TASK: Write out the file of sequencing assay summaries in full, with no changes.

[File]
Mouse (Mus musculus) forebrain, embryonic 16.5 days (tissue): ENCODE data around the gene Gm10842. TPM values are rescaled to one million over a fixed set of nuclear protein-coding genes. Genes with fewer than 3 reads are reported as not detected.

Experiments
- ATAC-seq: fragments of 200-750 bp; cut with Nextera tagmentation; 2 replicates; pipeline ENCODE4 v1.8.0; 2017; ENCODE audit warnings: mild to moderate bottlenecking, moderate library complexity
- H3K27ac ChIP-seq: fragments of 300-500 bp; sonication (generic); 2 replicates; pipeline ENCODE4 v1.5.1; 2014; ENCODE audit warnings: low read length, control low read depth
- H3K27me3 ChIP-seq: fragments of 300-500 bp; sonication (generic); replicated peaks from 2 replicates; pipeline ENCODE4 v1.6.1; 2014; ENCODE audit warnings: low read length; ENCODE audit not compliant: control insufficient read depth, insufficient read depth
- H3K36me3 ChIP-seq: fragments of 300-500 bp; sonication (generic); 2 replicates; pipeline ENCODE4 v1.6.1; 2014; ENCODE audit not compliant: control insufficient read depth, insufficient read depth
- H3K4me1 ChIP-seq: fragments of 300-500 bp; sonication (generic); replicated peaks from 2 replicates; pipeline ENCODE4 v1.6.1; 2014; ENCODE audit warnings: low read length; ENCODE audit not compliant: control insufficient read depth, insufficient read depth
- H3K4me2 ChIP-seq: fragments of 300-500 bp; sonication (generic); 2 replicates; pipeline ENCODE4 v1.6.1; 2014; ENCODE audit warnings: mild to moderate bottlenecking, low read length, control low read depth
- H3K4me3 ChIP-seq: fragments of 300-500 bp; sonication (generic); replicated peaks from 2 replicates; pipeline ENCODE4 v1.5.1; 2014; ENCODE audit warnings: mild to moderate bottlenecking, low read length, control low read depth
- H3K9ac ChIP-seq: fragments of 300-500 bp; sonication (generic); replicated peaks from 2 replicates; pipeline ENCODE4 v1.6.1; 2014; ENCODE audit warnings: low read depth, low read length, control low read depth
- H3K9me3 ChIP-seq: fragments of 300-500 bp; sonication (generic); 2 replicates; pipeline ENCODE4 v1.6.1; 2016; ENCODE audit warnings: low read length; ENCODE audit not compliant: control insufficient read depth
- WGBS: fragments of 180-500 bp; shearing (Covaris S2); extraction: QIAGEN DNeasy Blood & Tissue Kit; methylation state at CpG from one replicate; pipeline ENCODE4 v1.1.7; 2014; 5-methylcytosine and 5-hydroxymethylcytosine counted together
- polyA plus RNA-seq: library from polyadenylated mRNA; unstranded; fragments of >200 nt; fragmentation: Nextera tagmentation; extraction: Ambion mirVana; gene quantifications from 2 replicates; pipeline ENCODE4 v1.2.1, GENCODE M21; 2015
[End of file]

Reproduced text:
Mouse (Mus musculus) forebrain, embryonic 16.5 days (tissue): ENCODE data around the gene Gm10842. TPM values are rescaled to one million over a fixed set of nuclear protein-coding genes. Genes with fewer than 3 reads are reported as not detected.

Experiments
- ATAC-seq: fragments of 200-750 bp; cut with Nextera tagmentation; 2 replicates; pipeline ENCODE4 v1.8.0; 2017; ENCODE audit warnings: mild to moderate bottlenecking, moderate library complexity
- H3K27ac ChIP-seq: fragments of 300-500 bp; sonication (generic); 2 replicates; pipeline ENCODE4 v1.5.1; 2014; ENCODE audit warnings: low read length, control low read depth
- H3K27me3 ChIP-seq: fragments of 300-500 bp; sonication (generic); replicated peaks from 2 replicates; pipeline ENCODE4 v1.6.1; 2014; ENCODE audit warnings: low read length; ENCODE audit not compliant: control insufficient read depth, insufficient read depth
- H3K36me3 ChIP-seq: fragments of 300-500 bp; sonication (generic); 2 replicates; pipeline ENCODE4 v1.6.1; 2014; ENCODE audit not compliant: control insufficient read depth, insufficient read depth
- H3K4me1 ChIP-seq: fragments of 300-500 bp; sonication (generic); replicated peaks from 2 replicates; pipeline ENCODE4 v1.6.1; 2014; ENCODE audit warnings: low read length; ENCODE audit not compliant: control insufficient read depth, insufficient read depth
- H3K4me2 ChIP-seq: fragments of 300-500 bp; sonication (generic); 2 replicates; pipeline ENCODE4 v1.6.1; 2014; ENCODE audit warnings: mild to moderate bottlenecking, low read length, control low read depth
- H3K4me3 ChIP-seq: fragments of 300-500 bp; sonication (generic); replicated peaks from 2 replicates; pipeline ENCODE4 v1.5.1; 2014; ENCODE audit warnings: mild to moderate bottlenecking, low read length, control low read depth
- H3K9ac ChIP-seq: fragments of 300-500 bp; sonication (generic); replicated peaks from 2 replicates; pipeline ENCODE4 v1.6.1; 2014; ENCODE audit warnings: low read depth, low read length, control low read depth
- H3K9me3 ChIP-seq: fragments of 300-500 bp; sonication (generic); 2 replicates; pipeline ENCODE4 v1.6.1; 2016; ENCODE audit warnings: low read length; ENCODE audit not compliant: control insufficient read depth
- WGBS: fragments of 180-500 bp; shearing (Covaris S2); extraction: QIAGEN DNeasy Blood & Tissue Kit; methylation state at CpG from one replicate; pipeline ENCODE4 v1.1.7; 2014; 5-methylcytosine and 5-hydroxymethylcytosine counted together
- polyA plus RNA-seq: library from polyadenylated mRNA; unstranded; fragments of >200 nt; fragmentation: Nextera tagmentation; extraction: Ambion mirVana; gene quantifications from 2 replicates; pipeline ENCODE4 v1.2.1, GENCODE M21; 2015